I am programming a voice activity detection algorithm and I found a paper that recommends the use of HHT. I have been trying to program it and understand how to calculate $m1(x)$, but the shifting process confuses me.

Could someone explain what exactly I need to do after I calculate the mean value between the two splines of the original data?

Here is what I found at this website: https://www.clear.rice.edu/elec301/Projects02/empiricalMode/process.html

The first component h1 is computed: $h_1=X(t)-m_1$ In the second sifting process, $h_1$ is treated as the data, and m11 is the mean of $h_1$'s upper and lower envelopes: $h_{11}=h_1-m_{11}$ This sifting procedure is repeated $k$ times, until $h_{1k}$ is an IMF, that is: $h_{1(k-1)}-m_{1k}=h_{1k}$

Why does it go from $h_1$ to $h_{11}$? I am really confused by this.


2 Answers 2


It's not shifting, it's sifting. After you find the $m_1$ curve, your subtract it from your signal $X$ to get $h_1= X(t) - m_1$. You're essentially taking away that signal component and are left with $h_1$, which is your new starting point of your next iteration. I assume you were confused by the terminology.

Sifting is a general term in signal processing related to separating out components of a signal one at a time. It is frequently used in context of wavelet decomposition since this process is very similar in this respect.

The reason the next function is $h_{11}$ and not $h_2$ is because you have to keep going with this process until the resulting $h_{1k}$ is an IMF function (criteria given on the top of the page). Once you've reached that point, you get your first IMF basis function $c_1$. Only at this point have you reached your first empirical mode.

Then you start over by finding $m_2$ and so on.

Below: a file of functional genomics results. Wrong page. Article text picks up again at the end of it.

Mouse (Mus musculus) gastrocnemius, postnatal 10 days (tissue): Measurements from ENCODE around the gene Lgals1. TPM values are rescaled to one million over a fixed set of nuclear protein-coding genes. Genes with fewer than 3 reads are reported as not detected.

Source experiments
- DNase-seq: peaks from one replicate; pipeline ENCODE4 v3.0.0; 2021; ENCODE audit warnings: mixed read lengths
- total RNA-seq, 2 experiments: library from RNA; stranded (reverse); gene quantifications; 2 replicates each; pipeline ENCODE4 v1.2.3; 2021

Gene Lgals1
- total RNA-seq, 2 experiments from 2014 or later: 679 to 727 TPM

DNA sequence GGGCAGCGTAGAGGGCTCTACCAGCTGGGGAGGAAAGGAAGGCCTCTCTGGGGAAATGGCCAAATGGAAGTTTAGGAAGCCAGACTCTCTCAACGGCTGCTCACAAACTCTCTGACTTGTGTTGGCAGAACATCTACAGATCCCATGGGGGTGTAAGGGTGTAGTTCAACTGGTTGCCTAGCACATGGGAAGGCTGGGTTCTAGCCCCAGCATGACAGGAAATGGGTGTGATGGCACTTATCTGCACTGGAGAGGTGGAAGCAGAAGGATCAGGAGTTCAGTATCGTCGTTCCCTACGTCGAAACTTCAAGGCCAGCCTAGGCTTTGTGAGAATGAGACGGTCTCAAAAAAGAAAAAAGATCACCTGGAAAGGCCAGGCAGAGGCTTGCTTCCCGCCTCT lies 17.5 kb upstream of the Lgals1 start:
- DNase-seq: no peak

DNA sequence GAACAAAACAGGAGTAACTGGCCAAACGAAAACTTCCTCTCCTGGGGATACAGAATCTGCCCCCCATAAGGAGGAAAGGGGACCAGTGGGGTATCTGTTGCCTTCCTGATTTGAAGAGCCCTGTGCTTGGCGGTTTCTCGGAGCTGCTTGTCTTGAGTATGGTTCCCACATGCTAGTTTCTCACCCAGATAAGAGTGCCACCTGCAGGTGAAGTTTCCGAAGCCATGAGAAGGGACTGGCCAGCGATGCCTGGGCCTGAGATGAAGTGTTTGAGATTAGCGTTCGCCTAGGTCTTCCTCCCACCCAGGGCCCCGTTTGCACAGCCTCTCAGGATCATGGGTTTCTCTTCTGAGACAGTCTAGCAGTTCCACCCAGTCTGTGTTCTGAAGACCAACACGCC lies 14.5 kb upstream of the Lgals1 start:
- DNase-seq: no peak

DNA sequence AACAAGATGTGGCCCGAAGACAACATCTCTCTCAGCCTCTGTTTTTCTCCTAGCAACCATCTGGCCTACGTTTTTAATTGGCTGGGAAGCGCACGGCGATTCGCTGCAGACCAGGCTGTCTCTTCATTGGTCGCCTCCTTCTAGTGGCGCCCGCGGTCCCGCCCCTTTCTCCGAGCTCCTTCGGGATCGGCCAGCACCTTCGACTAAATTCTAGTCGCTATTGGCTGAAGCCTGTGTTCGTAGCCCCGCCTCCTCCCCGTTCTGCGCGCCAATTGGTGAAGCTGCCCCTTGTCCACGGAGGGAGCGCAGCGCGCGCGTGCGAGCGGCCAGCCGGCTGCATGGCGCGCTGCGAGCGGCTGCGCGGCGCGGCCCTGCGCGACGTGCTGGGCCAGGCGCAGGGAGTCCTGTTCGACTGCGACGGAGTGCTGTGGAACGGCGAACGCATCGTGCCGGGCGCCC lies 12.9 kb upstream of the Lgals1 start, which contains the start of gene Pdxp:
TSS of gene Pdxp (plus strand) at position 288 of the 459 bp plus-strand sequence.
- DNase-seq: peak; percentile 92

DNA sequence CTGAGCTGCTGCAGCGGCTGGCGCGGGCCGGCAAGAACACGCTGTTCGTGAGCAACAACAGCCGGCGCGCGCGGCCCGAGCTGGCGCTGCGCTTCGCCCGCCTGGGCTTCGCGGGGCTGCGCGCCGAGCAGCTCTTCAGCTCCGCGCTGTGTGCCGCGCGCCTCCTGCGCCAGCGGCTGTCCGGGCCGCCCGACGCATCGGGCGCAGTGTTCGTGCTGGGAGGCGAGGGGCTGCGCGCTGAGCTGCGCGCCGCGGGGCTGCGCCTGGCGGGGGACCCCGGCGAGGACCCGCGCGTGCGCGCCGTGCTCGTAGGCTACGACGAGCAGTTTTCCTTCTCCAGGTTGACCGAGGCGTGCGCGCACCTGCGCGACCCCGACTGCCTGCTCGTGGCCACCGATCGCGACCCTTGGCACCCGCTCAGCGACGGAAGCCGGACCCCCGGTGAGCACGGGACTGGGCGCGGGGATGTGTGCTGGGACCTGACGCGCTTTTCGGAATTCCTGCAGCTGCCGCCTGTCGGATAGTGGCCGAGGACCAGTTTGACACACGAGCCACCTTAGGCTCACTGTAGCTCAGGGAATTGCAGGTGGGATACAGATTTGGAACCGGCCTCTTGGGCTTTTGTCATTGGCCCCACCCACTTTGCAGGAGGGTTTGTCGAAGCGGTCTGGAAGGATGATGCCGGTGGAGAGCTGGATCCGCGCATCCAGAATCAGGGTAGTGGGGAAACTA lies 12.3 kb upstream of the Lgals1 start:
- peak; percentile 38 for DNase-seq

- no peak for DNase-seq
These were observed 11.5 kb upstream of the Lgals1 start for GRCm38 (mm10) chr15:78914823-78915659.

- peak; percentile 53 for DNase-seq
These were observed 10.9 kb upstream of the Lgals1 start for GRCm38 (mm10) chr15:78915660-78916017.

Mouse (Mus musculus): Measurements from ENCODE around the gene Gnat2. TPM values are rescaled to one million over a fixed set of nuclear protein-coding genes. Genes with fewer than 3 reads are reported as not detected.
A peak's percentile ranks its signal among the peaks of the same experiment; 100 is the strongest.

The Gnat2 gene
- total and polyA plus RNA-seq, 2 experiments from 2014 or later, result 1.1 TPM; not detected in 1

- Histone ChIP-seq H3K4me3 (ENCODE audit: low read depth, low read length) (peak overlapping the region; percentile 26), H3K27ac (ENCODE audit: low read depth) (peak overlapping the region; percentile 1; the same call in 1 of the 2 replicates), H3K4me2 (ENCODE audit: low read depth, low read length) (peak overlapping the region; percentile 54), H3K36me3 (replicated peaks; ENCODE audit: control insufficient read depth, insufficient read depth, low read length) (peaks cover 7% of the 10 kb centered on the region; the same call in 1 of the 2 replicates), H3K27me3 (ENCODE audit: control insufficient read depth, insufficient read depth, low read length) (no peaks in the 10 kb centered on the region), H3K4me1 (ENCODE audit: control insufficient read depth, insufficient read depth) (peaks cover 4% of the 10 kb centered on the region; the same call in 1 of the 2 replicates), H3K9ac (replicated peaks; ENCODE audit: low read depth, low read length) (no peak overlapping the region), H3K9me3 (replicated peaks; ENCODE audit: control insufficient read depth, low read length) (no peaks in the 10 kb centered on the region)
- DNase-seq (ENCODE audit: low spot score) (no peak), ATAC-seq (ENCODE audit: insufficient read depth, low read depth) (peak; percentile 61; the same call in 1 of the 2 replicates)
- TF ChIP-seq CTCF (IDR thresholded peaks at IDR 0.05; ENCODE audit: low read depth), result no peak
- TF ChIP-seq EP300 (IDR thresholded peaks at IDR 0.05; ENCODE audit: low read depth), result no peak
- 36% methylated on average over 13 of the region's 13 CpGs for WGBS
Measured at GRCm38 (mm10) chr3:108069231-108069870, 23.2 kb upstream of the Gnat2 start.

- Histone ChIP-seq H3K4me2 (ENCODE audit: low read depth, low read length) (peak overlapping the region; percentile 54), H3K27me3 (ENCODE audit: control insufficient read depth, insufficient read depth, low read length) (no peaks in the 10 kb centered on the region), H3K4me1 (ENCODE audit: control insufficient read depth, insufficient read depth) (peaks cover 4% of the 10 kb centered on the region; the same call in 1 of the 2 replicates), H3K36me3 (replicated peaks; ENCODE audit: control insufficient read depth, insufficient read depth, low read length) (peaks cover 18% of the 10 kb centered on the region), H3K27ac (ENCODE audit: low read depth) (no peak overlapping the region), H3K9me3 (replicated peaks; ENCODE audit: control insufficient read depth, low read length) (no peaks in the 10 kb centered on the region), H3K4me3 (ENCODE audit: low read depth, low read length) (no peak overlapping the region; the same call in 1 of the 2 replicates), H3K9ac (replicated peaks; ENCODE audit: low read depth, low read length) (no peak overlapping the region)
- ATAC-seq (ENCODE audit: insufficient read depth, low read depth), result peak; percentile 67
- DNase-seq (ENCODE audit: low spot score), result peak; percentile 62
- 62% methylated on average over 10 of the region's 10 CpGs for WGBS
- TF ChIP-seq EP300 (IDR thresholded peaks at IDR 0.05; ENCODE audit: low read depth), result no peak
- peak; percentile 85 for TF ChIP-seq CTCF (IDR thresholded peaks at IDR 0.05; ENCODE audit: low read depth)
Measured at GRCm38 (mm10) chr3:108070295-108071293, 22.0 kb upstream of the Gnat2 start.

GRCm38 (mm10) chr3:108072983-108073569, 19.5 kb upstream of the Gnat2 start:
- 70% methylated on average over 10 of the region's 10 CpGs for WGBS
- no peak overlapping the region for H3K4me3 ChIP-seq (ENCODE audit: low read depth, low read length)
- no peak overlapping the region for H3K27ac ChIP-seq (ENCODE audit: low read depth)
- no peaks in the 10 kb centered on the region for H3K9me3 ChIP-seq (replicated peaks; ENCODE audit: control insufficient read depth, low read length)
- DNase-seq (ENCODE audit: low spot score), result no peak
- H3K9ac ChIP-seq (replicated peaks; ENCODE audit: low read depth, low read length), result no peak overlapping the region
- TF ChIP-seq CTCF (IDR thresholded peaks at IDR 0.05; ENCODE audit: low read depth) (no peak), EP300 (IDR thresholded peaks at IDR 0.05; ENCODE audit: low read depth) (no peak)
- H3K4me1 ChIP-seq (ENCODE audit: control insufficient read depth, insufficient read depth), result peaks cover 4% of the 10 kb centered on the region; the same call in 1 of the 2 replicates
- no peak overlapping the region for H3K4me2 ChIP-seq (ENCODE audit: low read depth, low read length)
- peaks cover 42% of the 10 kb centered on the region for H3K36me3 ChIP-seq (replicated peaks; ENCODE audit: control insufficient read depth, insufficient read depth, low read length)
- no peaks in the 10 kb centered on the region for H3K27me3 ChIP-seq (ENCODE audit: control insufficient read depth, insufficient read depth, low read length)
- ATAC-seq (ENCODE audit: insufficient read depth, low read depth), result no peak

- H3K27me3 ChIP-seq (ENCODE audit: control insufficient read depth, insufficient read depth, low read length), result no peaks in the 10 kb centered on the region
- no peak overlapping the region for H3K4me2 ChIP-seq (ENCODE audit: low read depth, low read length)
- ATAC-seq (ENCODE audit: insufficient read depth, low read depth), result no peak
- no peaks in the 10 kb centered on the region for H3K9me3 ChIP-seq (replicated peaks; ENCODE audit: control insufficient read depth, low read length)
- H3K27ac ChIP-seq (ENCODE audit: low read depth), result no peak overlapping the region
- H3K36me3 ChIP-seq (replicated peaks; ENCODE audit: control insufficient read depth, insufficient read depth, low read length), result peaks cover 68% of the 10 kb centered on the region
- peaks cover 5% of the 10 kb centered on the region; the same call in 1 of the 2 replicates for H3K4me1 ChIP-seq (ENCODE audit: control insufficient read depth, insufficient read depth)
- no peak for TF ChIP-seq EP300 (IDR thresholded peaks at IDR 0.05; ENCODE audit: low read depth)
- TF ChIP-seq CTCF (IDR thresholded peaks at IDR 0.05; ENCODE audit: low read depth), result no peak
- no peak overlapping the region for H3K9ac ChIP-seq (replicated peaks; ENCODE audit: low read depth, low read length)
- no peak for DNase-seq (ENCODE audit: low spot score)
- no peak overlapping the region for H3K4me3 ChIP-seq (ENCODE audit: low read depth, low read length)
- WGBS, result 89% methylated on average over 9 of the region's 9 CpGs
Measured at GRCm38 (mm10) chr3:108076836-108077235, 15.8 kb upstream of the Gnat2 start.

• $\begingroup$ Is the m1 a curve or a specific value? I read the locality doesn't matter. Does that mean you interpolate at a random point and the subtract the mean from the double[] to produce the new curve? $\endgroup$
    – Skylion
    Commented Oct 27, 2013 at 3:08
  • $\begingroup$ $m_1$ is a curve. You find upped and lower envelopes (which are curves) and take their average, which gives you m_1. I suggest that you find an implementation of this method, somewhere, it may be more informative than this page alone. $\endgroup$
    – Phonon
    Commented Oct 27, 2013 at 3:38
  • $\begingroup$ I have tried to find an implementation in a language I am familiar with without avail. How do you average two splines? Do you interpolate at certain interval and the average the two arrays? Or you do add mX, mY, and mM and then average? $\endgroup$
    – Skylion
    Commented Oct 27, 2013 at 3:56
  • 1
    $\begingroup$ Here are EMD implementation for MATLAB and SciLab. The MATLAB one requires that you have the spline toolbox, but you should still be able to read the code nevertheless. $\endgroup$
    – Phonon
    Commented Oct 27, 2013 at 3:59

Starting with your original signal $s(t)$, we designate $u(t)$ and $l(t)$ as the curves for the upper and lower portions of the envelope respectively.

You find the upper curve of the envelope, $u(t)$, by picking out the local maximums of $s(t)$ and then connect them using splines to get a continuous representation of the curve. You find the lower curve of the envelope, $l(t)$, by picking out the local minimums of $s(t)$ and connecting these points via splines to get a representation of the lower portion of the envelope.

The curve $m(t)$ comes from averaging the upper and lower portions of the envelope i.e. $m(t)=\frac{l(t)+u(t)}{2}$.

Handling the end points and how the splines fit these points is problematic. There are several papers trying to address this issue and the results of the EMD are very dependent on how the end points are handled. So if you are trying to duplicate the results of a specific paper - you'll need the exact code that they used (to handle the end points in the same manner).


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